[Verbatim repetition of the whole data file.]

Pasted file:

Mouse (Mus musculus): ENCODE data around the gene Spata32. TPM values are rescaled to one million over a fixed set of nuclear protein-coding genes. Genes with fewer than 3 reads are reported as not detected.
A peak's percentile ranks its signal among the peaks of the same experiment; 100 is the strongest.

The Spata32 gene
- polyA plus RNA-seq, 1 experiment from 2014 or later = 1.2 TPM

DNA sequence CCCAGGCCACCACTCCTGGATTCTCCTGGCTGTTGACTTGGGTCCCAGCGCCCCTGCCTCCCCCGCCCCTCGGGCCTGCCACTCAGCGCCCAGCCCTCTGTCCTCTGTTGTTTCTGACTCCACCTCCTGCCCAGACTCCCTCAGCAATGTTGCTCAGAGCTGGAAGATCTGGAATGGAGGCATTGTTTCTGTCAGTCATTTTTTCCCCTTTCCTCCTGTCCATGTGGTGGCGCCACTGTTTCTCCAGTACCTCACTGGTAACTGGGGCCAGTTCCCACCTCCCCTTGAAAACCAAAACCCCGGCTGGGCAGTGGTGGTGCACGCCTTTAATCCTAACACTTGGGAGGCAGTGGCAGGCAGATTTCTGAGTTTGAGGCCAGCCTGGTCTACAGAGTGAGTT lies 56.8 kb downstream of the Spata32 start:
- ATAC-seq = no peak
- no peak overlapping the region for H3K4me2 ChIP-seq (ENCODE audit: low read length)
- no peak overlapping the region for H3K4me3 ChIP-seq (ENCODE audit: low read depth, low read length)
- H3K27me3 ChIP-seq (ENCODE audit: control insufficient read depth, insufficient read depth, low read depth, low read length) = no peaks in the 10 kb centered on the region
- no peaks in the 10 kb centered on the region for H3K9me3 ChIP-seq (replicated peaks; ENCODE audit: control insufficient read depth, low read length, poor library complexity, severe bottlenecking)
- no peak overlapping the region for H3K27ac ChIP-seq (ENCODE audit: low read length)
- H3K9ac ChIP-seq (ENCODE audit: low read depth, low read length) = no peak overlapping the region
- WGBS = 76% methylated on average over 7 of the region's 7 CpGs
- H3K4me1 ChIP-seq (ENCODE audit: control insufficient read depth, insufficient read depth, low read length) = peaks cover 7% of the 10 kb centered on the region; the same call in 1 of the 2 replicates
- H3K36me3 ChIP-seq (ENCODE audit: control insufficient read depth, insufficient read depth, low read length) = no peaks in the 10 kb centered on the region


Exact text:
Mouse (Mus musculus): ENCODE data around the gene Spata32. TPM values are rescaled to one million over a fixed set of nuclear protein-coding genes. Genes with fewer than 3 reads are reported as not detected.
A peak's percentile ranks its signal among the peaks of the same experiment; 100 is the strongest.

The Spata32 gene
- polyA plus RNA-seq, 1 experiment from 2014 or later = 1.2 TPM

DNA sequence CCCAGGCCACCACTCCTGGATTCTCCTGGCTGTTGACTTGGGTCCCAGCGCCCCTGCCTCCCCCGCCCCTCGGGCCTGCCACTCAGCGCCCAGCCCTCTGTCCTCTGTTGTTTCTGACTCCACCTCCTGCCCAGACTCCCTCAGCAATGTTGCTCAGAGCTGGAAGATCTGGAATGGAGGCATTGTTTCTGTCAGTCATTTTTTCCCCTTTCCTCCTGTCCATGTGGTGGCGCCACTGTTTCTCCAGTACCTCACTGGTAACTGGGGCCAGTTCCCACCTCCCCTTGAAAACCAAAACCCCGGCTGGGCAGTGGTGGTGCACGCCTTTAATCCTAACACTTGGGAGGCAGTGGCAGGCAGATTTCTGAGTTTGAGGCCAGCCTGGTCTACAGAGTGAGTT lies 56.8 kb downstream of the Spata32 start:
- ATAC-seq = no peak
- no peak overlapping the region for H3K4me2 ChIP-seq (ENCODE audit: low read length)
- no peak overlapping the region for H3K4me3 ChIP-seq (ENCODE audit: low read depth, low read length)
- H3K27me3 ChIP-seq (ENCODE audit: control insufficient read depth, insufficient read depth, low read depth, low read length) = no peaks in the 10 kb centered on the region
- no peaks in the 10 kb centered on the region for H3K9me3 ChIP-seq (replicated peaks; ENCODE audit: control insufficient read depth, low read length, poor library complexity, severe bottlenecking)
- no peak overlapping the region for H3K27ac ChIP-seq (ENCODE audit: low read length)
- H3K9ac ChIP-seq (ENCODE audit: low read depth, low read length) = no peak overlapping the region
- WGBS = 76% methylated on average over 7 of the region's 7 CpGs
- H3K4me1 ChIP-seq (ENCODE audit: control insufficient read depth, insufficient read depth, low read length) = peaks cover 7% of the 10 kb centered on the region; the same call in 1 of the 2 replicates
- H3K36me3 ChIP-seq (ENCODE audit: control insufficient read depth, insufficient read depth, low read length) = no peaks in the 10 kb centered on the region